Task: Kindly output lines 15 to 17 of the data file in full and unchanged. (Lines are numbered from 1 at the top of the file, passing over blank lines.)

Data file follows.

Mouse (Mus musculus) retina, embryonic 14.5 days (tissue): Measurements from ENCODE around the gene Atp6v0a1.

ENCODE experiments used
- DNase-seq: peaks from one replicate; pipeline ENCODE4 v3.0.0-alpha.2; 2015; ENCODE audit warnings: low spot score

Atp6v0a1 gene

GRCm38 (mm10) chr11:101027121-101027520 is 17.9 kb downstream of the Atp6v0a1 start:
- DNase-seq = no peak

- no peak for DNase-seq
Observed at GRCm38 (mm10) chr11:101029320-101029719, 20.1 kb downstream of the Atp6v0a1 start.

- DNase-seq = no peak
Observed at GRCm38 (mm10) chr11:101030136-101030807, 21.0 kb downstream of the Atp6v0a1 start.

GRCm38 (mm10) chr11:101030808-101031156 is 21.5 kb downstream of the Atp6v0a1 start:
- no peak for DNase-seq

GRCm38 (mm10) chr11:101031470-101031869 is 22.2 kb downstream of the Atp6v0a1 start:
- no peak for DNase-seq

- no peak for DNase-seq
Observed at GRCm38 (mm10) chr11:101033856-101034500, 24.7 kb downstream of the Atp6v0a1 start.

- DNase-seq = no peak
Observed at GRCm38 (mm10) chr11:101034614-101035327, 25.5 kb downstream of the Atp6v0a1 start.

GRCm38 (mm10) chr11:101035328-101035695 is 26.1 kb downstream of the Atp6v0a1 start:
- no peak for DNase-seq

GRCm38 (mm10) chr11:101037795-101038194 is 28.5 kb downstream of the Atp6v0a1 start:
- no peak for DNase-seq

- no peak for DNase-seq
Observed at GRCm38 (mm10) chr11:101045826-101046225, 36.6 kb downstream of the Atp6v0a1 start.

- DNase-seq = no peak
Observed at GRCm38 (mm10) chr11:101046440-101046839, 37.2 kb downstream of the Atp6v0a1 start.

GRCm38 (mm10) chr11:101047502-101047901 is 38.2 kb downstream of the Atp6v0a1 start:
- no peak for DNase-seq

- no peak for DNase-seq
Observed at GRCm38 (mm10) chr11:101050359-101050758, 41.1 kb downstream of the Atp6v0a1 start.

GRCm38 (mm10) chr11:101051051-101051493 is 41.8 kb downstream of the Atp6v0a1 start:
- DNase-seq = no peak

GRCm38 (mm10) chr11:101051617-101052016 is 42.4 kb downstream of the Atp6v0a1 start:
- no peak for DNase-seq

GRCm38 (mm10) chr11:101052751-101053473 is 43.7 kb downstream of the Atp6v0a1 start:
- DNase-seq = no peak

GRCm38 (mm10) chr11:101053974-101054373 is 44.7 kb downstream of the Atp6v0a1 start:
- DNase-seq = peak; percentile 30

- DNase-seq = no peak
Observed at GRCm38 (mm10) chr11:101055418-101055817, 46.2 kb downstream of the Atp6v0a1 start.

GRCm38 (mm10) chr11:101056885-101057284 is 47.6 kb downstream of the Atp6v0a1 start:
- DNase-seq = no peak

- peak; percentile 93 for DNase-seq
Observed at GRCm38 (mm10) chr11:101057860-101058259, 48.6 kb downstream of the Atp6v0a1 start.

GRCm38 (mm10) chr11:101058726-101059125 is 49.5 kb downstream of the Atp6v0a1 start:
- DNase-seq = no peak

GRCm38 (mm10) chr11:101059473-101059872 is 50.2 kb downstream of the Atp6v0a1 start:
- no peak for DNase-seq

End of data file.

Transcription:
- no peak for DNase-seq
Observed at GRCm38 (mm10) chr11:101033856-101034500, 24.7 kb downstream of the Atp6v0a1 start.

- DNase-seq = no peak